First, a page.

Left Behind: Tribulation Force Review–Part 2

 

Part 1

On p. 53 is the ah-ha moment: Now we find out what LaHaye and Jenkins really think of other churches!  Check this out:

Most interesting to Buck was the interpretation of the event [Rapture] on the part of other churchmen.

A lot of Catholics were confused, because while many remained, some had disappeared–including the new pope, who had been installed just a few months before the vanishings.  He had stirred up controversy in the church with a new doctrine that seemed to coincide more with the “heresy” of Martin Luther than with the historic orthodoxy they were used to.

When the pope had disappeared, some Catholic scholars had concluded that this was indeed an act of God.  “Those who opposed the orthodox teaching of the Mother Church were winnowed out from among us,” Peter Cardinal Mathews of Cincinnati, a leading archbishop, had told Buck.

“The Scripture says that in the last days it will be as in the days of Noah.  And you’ll recall that in the days of Noah, the good people remained and the evil ones were washed away.”

“So,” Buck concluded, “the fact that we’re still here proves we’re the good guys?”

“I wouldn’t put it so crassly,” Archbishop Mathews had said, “but, yes, that’s my position.”

“What does that say about all the wonderful people who vanished?”  

Uh, Buck, what about all the wonderful people who were left behind, as one of your friends noted in the first book?

“That perhaps they were not so wonderful.”

“And the children and babies?”

The bishop had shifted uncomfortably.  “That I leave to God,” he said.  “I have to believe that perhaps he was protecting the innocents.”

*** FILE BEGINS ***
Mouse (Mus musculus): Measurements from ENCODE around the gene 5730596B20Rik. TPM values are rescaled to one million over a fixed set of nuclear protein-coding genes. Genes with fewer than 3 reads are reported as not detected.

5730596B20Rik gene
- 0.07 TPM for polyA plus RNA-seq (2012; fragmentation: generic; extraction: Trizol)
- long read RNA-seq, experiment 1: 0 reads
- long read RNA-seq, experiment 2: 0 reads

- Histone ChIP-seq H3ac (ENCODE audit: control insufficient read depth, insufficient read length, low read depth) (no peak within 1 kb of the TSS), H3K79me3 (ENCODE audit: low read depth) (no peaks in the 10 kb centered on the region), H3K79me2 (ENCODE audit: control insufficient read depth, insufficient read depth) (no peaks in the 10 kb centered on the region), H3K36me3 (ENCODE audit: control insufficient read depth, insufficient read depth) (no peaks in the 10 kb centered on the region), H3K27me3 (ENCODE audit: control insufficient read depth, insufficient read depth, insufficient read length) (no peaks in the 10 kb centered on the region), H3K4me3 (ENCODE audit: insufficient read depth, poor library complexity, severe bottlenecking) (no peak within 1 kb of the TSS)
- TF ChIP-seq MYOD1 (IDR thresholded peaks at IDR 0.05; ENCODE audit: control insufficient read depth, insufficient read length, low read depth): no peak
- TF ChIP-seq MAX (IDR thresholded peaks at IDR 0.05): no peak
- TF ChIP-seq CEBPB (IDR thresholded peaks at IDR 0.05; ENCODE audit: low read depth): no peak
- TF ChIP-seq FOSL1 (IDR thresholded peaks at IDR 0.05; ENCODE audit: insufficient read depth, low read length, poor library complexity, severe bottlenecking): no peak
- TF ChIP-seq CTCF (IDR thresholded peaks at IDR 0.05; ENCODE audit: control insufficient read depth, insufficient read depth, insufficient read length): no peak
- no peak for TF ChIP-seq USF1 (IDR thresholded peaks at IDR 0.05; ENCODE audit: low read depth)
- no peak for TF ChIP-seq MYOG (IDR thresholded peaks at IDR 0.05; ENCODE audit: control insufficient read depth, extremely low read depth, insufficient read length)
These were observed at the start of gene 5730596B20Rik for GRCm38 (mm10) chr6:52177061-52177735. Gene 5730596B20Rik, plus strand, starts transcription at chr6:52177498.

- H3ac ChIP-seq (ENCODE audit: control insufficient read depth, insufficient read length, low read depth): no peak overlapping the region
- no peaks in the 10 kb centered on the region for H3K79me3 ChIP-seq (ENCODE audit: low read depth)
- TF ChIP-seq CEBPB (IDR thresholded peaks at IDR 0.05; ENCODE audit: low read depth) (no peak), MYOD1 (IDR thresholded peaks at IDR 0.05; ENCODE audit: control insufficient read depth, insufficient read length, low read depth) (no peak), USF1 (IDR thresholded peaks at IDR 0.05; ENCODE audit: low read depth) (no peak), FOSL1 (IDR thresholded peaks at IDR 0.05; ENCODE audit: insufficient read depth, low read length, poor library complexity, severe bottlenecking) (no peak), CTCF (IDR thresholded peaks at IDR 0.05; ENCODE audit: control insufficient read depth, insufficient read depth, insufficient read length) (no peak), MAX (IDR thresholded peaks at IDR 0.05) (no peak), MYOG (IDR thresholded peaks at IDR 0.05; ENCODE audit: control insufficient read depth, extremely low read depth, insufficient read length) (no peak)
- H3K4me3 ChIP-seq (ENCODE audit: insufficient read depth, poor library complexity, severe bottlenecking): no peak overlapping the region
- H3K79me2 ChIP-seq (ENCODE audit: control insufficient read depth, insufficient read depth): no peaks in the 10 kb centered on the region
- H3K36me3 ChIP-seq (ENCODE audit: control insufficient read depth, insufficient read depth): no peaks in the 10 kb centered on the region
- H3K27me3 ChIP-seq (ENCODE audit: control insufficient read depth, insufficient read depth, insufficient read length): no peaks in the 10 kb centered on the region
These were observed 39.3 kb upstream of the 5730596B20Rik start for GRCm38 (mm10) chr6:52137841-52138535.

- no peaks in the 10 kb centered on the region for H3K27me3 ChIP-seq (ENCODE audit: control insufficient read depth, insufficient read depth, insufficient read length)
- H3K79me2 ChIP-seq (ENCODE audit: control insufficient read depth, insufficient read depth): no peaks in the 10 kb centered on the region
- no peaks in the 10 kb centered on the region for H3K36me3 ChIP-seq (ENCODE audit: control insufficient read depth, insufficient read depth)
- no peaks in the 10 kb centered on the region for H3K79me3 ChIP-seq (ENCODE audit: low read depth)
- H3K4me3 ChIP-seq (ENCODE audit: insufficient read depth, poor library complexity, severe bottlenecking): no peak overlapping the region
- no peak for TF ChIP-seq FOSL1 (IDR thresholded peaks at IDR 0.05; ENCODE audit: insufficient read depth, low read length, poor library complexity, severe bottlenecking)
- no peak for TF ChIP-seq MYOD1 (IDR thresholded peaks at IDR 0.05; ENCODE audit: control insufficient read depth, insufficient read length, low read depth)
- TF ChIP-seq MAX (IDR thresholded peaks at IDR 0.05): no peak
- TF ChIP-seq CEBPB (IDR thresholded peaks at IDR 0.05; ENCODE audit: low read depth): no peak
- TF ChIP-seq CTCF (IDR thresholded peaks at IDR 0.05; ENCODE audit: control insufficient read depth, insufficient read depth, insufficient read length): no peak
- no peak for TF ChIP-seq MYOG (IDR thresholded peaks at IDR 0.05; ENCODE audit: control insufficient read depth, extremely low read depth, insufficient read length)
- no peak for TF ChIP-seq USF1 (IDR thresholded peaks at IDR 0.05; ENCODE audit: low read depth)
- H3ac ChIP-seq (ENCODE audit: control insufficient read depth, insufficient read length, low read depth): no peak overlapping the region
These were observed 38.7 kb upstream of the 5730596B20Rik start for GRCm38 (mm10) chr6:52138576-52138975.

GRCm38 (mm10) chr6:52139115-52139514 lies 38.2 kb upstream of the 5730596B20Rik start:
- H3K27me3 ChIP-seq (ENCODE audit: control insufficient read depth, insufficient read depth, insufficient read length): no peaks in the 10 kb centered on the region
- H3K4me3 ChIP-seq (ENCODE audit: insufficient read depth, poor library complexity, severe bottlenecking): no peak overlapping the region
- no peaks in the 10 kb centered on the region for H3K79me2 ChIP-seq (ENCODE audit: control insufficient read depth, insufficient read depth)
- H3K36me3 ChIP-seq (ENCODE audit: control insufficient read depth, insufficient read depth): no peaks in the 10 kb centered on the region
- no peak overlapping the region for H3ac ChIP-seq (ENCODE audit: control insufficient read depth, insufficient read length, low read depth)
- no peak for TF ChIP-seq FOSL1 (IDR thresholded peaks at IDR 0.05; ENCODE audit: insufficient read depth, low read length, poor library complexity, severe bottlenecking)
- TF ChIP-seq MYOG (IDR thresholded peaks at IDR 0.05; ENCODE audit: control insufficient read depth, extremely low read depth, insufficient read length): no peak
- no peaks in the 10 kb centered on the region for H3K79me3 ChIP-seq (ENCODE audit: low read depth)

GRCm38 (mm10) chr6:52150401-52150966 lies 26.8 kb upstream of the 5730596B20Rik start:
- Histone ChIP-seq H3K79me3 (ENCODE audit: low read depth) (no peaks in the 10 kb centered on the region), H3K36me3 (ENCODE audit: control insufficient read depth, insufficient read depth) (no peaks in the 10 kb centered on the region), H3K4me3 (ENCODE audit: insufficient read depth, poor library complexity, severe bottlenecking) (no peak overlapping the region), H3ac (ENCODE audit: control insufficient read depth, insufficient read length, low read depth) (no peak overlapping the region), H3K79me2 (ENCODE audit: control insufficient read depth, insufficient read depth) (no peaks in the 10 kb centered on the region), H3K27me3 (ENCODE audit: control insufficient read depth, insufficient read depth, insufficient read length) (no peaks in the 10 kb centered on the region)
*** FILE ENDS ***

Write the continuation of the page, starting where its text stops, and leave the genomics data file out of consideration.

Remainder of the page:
“From what?”

“I’m not sure.  I don’t take the Apocrypha literally, but there are dire predictions of what might be yet to come.”

“So you would not relegate the vanished young ones to the winnowing of the evil?”

“No.  Many of the little ones who disappeared I baptized myself, so I know they are in Christ and with God.”

“And yet they are gone.”

“They are gone.”

“And we remain.”

“We should take great solace in that.”

“Few people take solace in it, Excellency.”

“I understand that.  This is a very difficult time.  I myself am grieving the loss of a sister and an aunt.  But they had left the church.”

“They had?”

“They opposed the teaching.  Wonderful women, most kind.  Most earnest, I must add.  But I fear they have been separated as chaff from wheat.  Yet those of us who remain should be confident in our standing with God as never before.”

Buck had been bold enough to ask the archbishop to comment on certain passages of Scripture, primarily Ephesians 2:8-9: “For by grace you have been saved through faith, and that not of yourselves; it is the gift of God, not of works, lest anyone should boast.”

“Now you see,” the archbishop said, “this is precisely my point.  People have been taking verses like that out of context for centuries and trying to build doctrine on them.”

“But there are other passages just like those,” Buck said.

“I understand that, but, listen, you’re not Catholic, are you?”

“No, sir.”

“Well, see, you don’t understand the broad sweep of the historical church.”

“Excuse me, but explain to me why so many non-Catholics are still here, if your hypothesis is right.”